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Tip of the Day
Language: Java
Expertise: Intermediate
Feb 10, 1999

Displaying a List of Checkboxes

All of the aggregate components in Swing--that is, components made up other components, such as JTable, JTree, or JComboBox--can be highly customized. For example, a JTable component normally displays a grid of JLabel components, but it can also display JButtons, JTextFields, or even other JTables. Getting these aggregate components to display non-default objects is the easy part, however. Making them respond properly to keyboard and mouse events is a much harder task, due to Swing's separation of components into "renderers" and "editors." This separation was (in my opinion) a poor design choice and only serves to complicate matters when trying to extend Swing components.

To see what I mean, try enhancing Swing's JList component so that it displays checkboxes instead of labels. According to Swing philosophy, this task requires implementing two interfaces: ListCellRenderer (for drawing the checkboxes) and CellEditor (for handling keyboard and mouse events on the checkboxes). Implementing the ListCellRenderer interface is easy enough, but the CellEditor interface can be rather clumsy and hard to understand. In this particular case, I would suggest to forget CellEditor entirely and to handle input events directly, as shown in the following code.

 
import javax.swing.*;
import javax.swing.border.*;
import java.awt.*;
import java.awt.event.*;

public class CheckBoxList extends JList
{
   protected static Border noFocusBorder =
                                 new EmptyBorder(1, 1, 1, 1);

   public CheckBoxList()
   {
      setCellRenderer(new CellRenderer());

      addMouseListener(new MouseAdapter()
         {
            public void mousePressed(MouseEvent e)
            {
               int index = locationToIndex(e.getPoint());

               if (index != -1) {
                  JCheckBox checkbox = (JCheckBox)
                              getModel().getElementAt(index);
                  checkbox.setSelected(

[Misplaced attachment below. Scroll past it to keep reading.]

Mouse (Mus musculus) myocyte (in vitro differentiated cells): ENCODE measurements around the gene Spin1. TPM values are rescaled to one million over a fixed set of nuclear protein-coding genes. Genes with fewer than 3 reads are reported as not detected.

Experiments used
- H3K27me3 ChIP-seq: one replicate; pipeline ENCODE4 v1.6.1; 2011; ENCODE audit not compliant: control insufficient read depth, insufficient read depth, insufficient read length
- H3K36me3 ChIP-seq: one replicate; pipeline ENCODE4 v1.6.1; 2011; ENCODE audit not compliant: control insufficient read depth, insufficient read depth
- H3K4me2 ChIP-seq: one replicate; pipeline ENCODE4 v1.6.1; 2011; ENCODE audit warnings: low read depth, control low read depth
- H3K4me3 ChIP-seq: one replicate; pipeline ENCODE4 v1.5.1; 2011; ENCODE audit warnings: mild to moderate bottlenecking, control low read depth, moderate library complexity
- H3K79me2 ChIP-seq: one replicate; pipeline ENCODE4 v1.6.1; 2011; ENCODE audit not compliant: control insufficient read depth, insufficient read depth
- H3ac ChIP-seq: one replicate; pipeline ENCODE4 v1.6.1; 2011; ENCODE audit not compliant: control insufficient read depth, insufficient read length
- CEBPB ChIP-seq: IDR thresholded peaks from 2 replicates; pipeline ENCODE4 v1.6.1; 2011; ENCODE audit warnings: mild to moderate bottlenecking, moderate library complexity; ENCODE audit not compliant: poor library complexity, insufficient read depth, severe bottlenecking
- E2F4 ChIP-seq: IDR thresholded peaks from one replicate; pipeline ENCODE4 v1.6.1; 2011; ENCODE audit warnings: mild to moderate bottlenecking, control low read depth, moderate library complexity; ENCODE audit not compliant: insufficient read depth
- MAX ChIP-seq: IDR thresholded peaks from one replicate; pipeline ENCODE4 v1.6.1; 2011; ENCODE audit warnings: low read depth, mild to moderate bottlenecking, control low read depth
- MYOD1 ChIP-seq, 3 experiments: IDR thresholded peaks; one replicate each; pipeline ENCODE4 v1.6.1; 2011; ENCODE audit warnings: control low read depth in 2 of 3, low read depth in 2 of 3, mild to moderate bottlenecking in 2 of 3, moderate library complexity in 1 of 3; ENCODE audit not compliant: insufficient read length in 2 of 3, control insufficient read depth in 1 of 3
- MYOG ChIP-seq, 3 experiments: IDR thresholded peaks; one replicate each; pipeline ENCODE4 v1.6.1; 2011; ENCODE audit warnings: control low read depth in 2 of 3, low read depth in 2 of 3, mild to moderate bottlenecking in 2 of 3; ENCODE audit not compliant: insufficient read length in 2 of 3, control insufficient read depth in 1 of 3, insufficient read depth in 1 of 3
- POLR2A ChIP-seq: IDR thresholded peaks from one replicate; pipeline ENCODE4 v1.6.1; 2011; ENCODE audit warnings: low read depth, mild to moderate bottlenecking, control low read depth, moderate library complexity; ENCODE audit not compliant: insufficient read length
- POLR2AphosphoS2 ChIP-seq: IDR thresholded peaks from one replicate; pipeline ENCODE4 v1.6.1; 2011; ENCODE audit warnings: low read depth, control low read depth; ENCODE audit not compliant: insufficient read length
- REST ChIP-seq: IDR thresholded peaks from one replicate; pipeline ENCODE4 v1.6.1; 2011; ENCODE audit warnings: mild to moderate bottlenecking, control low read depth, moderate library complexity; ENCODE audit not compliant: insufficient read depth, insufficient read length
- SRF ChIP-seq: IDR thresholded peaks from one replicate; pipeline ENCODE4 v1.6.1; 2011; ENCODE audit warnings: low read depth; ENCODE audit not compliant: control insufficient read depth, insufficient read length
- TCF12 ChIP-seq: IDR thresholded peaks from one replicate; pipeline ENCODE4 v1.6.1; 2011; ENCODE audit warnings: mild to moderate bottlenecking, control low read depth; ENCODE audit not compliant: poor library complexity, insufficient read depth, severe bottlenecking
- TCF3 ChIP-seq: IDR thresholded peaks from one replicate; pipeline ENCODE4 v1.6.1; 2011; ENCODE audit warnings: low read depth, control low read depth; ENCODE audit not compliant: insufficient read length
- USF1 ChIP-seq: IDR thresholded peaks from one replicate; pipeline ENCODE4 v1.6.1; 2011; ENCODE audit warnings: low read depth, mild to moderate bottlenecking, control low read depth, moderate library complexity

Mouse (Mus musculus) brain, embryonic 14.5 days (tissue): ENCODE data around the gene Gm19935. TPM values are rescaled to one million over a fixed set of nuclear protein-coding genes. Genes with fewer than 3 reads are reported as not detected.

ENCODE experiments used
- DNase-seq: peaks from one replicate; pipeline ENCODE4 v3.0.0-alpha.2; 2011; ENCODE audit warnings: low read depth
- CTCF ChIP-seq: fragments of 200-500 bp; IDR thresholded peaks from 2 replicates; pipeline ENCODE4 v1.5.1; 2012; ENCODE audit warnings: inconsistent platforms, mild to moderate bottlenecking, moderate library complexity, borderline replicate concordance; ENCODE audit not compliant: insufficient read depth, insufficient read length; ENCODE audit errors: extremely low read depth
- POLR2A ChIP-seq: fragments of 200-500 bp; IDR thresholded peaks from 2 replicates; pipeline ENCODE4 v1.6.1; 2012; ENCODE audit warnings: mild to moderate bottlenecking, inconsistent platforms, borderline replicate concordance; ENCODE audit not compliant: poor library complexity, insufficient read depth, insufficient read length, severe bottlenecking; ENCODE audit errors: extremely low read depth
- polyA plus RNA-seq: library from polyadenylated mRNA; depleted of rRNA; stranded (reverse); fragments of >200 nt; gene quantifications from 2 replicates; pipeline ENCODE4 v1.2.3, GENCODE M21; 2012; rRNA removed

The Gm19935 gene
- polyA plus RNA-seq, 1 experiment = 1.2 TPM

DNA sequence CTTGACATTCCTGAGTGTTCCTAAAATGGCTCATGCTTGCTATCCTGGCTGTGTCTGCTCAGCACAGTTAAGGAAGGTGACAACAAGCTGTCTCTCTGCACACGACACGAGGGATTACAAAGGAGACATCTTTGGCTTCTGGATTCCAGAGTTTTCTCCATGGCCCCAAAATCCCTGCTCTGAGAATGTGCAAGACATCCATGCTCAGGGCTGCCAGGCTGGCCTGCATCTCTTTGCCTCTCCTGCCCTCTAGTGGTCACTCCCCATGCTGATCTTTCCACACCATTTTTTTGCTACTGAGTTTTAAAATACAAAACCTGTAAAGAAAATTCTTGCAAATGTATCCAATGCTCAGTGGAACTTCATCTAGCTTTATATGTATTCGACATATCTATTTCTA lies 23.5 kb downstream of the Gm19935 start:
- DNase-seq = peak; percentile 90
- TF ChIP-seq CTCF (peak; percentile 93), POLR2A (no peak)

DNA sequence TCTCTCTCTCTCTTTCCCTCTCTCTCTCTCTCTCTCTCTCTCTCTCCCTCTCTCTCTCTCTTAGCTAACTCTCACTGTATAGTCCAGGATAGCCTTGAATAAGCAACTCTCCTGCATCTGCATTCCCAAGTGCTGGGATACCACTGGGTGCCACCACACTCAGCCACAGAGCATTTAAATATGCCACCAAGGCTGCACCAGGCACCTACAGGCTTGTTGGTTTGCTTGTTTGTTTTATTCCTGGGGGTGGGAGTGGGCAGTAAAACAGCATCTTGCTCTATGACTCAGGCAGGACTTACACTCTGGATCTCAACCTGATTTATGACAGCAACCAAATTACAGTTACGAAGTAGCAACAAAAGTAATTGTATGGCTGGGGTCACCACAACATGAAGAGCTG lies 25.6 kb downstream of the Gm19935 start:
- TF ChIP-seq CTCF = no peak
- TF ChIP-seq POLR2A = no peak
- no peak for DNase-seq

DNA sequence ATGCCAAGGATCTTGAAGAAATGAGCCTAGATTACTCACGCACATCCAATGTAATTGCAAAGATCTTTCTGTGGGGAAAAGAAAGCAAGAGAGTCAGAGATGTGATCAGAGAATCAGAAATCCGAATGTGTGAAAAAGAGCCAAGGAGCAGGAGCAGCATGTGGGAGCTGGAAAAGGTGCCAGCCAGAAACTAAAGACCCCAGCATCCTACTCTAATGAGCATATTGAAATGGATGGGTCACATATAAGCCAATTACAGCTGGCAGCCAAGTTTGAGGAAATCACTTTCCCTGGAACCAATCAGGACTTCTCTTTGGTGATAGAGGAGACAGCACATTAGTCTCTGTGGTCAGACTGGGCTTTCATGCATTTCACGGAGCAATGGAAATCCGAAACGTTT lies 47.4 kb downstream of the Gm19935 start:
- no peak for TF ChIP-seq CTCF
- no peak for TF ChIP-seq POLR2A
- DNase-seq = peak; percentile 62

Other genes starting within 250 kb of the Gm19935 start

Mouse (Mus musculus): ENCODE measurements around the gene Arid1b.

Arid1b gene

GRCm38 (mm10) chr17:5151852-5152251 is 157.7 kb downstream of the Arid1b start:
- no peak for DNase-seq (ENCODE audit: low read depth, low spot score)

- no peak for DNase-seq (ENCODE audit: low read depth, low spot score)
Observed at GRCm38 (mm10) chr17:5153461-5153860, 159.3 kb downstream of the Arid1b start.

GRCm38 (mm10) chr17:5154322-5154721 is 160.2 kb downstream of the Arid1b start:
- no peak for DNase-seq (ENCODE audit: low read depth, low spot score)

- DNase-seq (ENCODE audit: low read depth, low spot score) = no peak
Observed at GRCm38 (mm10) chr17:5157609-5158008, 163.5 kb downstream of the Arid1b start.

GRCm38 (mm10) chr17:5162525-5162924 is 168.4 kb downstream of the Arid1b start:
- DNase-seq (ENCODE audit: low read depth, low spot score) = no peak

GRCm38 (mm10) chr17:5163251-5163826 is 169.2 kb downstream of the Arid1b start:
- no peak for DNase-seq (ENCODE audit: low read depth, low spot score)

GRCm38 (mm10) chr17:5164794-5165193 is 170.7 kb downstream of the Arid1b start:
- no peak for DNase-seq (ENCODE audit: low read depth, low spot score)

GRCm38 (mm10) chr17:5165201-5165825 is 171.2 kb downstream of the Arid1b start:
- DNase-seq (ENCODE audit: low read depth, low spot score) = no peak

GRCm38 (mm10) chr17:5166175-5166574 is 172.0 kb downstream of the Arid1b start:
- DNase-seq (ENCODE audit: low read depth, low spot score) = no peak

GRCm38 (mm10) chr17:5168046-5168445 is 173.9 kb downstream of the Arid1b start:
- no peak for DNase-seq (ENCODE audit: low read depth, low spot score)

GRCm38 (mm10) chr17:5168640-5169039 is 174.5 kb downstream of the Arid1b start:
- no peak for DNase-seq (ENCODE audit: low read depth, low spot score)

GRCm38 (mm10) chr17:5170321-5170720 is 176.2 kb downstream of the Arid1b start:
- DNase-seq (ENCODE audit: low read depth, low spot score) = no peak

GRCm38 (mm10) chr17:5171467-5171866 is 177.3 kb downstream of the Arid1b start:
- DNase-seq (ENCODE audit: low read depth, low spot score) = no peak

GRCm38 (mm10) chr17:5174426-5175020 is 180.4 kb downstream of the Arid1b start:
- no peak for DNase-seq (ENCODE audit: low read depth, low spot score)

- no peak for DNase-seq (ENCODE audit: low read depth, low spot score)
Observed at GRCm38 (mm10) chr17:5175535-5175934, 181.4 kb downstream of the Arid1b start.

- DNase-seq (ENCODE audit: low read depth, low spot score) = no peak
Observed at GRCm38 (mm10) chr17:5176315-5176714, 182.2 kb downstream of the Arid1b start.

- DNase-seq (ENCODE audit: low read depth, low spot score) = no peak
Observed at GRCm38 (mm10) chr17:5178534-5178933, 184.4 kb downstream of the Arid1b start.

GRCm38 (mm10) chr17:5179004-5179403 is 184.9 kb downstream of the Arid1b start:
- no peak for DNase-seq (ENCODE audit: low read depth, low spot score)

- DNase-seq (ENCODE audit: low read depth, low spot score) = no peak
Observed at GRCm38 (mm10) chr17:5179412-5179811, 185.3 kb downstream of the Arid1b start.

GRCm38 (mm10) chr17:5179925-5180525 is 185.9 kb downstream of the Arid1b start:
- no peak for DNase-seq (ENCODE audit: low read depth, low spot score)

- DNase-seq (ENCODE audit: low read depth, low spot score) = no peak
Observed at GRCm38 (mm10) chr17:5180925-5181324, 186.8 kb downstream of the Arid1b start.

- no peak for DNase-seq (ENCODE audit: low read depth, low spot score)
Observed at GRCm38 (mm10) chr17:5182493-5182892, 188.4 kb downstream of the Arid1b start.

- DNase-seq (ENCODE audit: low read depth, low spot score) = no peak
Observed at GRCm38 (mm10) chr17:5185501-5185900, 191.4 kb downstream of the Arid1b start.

!checkbox.isSelected());
                  repaint();
               }
            }
         }
      );

      setSelectionMode(ListSelectionModel.SINGLE_SELECTION);
   }

   protected class CellRenderer implements ListCellRenderer
   {
      public Component getListCellRendererComponent(
                    JList list, Object value, int index,
                    boolean isSelected, boolean cellHasFocus)
      {
         JCheckBox checkbox = (JCheckBox) value;
         checkbox.setBackground(isSelected ?
                 getSelectionBackground() : getBackground());
         checkbox.setForeground(isSelected ?
                 getSelectionForeground() : getForeground());
         checkbox.setEnabled(isEnabled());
         checkbox.setFont(getFont());
         checkbox.setFocusPainted(false);
         checkbox.setBorderPainted(true);
         checkbox.setBorder(isSelected ?
          UIManager.getBorder(
           "List.focusCellHighlightBorder") : noFocusBorder);
         return checkbox;
      }
   }
}
Here, I intercept mouse clicks from the listbox and simulate a click on the appropriate checkbox. The result is a "CheckBoxList" component that is both simpler and smaller than an equivalent component using the CellEditor interface. To use the class, simply instantiate it, then pass it an array of JCheckBox objects (or subclasses of JCheckBox objects) by calling setListData. Note that the checkboxes in this component will not respond to keypresses (i.e. the spacebar), but you could always add your own key listener if needed.
Trevor Harmon
 
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